September 3, Day 60: 50 miles from Ludington Michigan, to Reed City, Michgan.
On my way out of town I was hailed by a fellow cyclist--Gary, I'd learn. He has clearly seen many summers, most of them on a bicycle. Every year he cycles from Michigan to Florida, to escape the snow. He gave me wishes for a safe journey, and insisted that I choose one of the beautiful pendants he makes from copper wire, as a token of peace and goodwill. I chose one made from an oval glass ring and woven with wire to create a peace symbol. When we parted he looked me in the eye and with true knowing said, "peace," as he held up his hand with the old sign. I felt the benediction all the way to my boots, and cycled on, with new lift and comfort.
I slept that night at Saint Paul's Lutheran church in Reed City. The pastor is an amazing tiny woman of sixty-five: fit and fiery, spiky blonde hair and more piercings than I have ever seen on any protestant pastor. She took me for a ride in her red Mustang to show me the trail head for the next day's ride, and we came across two other cyclists, looking distressed. They needed a place to camp for the night, so they joined us and we had a fireside room sleepover, complete with popcorn made in the church kitchen. Anna and Amy are two Australian-American bad-asses: they just finished their ride from New Orleans to Toronto. Bravo.
September 4, Day 61: 70 miles from Reed City, Michigan to Midland, Michigan.
I arrived at a house at the end of a long green drive and next to a cattle ranch. I was welcomed warmly by my host, and ushered inside: a wall of cigarette smoke nearly knocked me over and the sound of pit bulls raged from a locked bedroom. Huge lipsticked smiles and more warm welcomes from the wife in the kitchen, as she puffed away and tended to an ambiguous chunk of meat floating in amber liquid on the stove. Cognitive, or some other kind of sensory dissonance set me scrambling for a way to categorize this place: good? Bad? Safe? Unsafe? Was this perhaps the devil's lair, attended by demons disguised in true-seeming smiles? In my struggle to place this place in a world, any world, that I could understand, thoughts of gingerbread cottages and other back-wood tales began to fester: should I eat the meat? It could, perhaps, be a filet from the tender haunches of the last biker that came through here...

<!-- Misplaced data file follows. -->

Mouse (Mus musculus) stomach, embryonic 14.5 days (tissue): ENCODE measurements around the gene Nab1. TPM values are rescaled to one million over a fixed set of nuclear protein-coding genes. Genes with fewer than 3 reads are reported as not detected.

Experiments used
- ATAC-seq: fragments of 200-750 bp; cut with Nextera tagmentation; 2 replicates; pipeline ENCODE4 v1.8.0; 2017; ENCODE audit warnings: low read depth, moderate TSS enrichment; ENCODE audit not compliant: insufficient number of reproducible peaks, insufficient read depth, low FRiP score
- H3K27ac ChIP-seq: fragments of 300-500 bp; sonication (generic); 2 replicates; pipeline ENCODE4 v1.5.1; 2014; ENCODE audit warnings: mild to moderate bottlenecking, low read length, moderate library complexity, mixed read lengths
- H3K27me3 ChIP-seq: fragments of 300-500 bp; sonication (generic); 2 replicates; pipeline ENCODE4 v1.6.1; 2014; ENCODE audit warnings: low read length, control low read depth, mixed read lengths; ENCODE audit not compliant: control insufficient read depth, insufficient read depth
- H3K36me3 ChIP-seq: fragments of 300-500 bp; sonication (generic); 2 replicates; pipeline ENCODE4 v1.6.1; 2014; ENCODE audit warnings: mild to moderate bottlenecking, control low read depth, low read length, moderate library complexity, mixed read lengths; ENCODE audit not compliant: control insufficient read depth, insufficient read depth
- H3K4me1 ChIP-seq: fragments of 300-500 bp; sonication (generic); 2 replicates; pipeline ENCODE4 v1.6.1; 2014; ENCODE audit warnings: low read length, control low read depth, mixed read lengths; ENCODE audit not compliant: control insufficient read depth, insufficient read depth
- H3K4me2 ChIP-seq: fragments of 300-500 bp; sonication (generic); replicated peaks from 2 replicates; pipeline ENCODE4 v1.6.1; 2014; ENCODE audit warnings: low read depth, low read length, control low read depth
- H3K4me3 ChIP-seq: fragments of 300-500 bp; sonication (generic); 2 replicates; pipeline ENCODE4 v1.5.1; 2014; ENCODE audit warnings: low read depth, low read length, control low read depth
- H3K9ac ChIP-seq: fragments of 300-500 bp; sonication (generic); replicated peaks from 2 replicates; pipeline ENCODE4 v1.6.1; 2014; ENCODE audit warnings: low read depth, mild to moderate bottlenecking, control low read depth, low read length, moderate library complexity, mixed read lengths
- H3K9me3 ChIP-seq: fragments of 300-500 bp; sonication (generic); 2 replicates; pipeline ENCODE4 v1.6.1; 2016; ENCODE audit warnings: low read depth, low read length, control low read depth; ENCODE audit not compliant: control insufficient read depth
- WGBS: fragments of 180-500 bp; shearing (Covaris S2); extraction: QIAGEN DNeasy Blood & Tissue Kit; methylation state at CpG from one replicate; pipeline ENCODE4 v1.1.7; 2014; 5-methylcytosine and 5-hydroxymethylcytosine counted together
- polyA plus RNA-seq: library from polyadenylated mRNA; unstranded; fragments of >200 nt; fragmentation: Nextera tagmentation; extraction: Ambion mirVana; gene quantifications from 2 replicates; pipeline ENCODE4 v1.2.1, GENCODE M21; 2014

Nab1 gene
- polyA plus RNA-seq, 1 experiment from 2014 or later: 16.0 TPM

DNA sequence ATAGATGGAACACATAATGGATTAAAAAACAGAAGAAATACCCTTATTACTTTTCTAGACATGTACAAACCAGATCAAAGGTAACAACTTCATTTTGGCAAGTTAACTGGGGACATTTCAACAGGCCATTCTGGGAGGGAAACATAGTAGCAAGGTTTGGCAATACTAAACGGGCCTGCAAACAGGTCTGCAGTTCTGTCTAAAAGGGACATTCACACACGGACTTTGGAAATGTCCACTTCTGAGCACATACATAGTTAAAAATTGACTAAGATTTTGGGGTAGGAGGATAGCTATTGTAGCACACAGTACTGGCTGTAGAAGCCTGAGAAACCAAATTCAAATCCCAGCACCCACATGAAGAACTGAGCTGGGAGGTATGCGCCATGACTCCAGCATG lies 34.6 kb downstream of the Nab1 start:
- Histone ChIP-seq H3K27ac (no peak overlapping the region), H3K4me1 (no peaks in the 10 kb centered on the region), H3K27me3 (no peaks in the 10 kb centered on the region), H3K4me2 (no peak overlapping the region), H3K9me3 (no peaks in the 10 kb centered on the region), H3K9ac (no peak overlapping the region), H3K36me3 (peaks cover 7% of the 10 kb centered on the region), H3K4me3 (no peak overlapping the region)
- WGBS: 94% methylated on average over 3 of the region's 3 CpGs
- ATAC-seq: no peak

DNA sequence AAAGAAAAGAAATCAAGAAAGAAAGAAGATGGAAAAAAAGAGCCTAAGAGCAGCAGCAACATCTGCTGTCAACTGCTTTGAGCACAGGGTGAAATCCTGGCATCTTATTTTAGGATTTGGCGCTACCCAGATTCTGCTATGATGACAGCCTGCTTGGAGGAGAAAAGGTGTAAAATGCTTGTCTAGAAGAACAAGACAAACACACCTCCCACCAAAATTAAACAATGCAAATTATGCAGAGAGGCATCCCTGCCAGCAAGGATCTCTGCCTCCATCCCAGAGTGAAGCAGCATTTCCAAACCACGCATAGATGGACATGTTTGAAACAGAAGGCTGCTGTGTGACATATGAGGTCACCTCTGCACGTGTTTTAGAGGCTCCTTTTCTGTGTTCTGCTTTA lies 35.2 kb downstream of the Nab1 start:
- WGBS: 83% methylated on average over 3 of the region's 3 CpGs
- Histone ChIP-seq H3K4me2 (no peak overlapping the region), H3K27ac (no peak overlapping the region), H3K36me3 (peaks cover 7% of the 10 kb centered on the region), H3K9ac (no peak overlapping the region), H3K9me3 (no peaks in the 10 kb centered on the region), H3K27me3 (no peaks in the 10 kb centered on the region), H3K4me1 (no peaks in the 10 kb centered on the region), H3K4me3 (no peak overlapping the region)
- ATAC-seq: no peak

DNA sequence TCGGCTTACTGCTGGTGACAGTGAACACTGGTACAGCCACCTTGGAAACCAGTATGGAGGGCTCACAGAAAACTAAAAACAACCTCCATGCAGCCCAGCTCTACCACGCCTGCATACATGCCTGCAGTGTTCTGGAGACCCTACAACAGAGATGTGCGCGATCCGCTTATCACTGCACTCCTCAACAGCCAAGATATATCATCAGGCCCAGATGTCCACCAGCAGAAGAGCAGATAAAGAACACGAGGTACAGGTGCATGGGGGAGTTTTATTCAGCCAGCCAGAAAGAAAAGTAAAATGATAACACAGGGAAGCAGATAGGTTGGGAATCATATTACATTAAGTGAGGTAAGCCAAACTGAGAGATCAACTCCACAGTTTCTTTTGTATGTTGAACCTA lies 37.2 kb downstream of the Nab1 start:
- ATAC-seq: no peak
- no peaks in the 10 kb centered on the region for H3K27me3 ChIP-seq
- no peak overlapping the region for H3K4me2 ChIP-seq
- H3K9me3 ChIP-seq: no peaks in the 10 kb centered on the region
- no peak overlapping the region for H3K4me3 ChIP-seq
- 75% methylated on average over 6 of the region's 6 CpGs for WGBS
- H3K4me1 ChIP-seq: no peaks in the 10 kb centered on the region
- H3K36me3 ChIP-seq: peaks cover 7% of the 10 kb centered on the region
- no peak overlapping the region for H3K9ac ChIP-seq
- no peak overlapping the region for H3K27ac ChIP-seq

I pitched my tent outside, electing the familiar territory of my sleeping bag over hard-to-characterize hospitality.
The lives lived here were so different than mine...I had no right to judge, not knowing or understanding the context of these lives. Were these people good and kind people? Gut says yes. Does their domestic style strike terror into my very heart: why yes also.
When I reentered the house, the bicyclist-fileting woman was helping her twenty-year-old daughter to understand her statistics homework for junior college. Her husband had gone to teach a night-school EMT class. The dogs still raged upstairs and the air was still unbreathable but Goodness was, it seemed, the reigning paradigm.
I decided it was safe to eat the meat. And it was pretty darn good.
September 5, Day 62: 56 miles from Midland, Michigan to just outside of Caro, Michigan.
Today was a long long day through sugar beets and corn and sugar beets and corn. Saddle sores ensued. Time for a break!
September 6-8, Days 63-65: Resting and writing on Shana and Doug's beautiful homestead.
I arrived at twilight, frizzy haired and nerve tired, weary to the bone. Like a goddess of calm, Shana walked slowly out to greet me, a little sleeping babe wrapped to her torso. She picked apples and cooed to baby Liam and urged me go inside and be at home. I did. I did for quite a few days and it was most welcome. Thank you Shana.
September 9, Day 66: 50 miles from Caro, Michigan to Capac, Michigan.
I stopped today at a little market, hoping to find some kind of fruit or vegetable. Instead I found human skulls in a smoke-filled chamber presided over by a mysterious Lady from Lancashire.
I surveyed the stores--shelves of candy and of tuna--before noticing the glass case near the register. NO PHOTOS please, it begged. More than a half dozen skulls of varying states and sizes were enclosed there. The proprietress put out her cigarette and parted a beaded curtain to stand behind the counter and in front of me.
She nodded gravely.
"Where do you...get them?"
"Oh...here and there," was her cool North Country reply.
Upon closer inspection I noticed that one was small, very small; an infant, perhaps.
"And that one..."
"Is a child, yes."
This lady had a cool accent but she was freaking me the fuck out so I decided to beat it. As I made my hasty way out the door she wished me safe travels and promised me a prayer and I thought: how very kind these scary Michiganders are...
September 10, Day 67: 40ish miles from Capac, Michigan, to Camlachie, Plympton-Wyoming, Ontario, CANADA!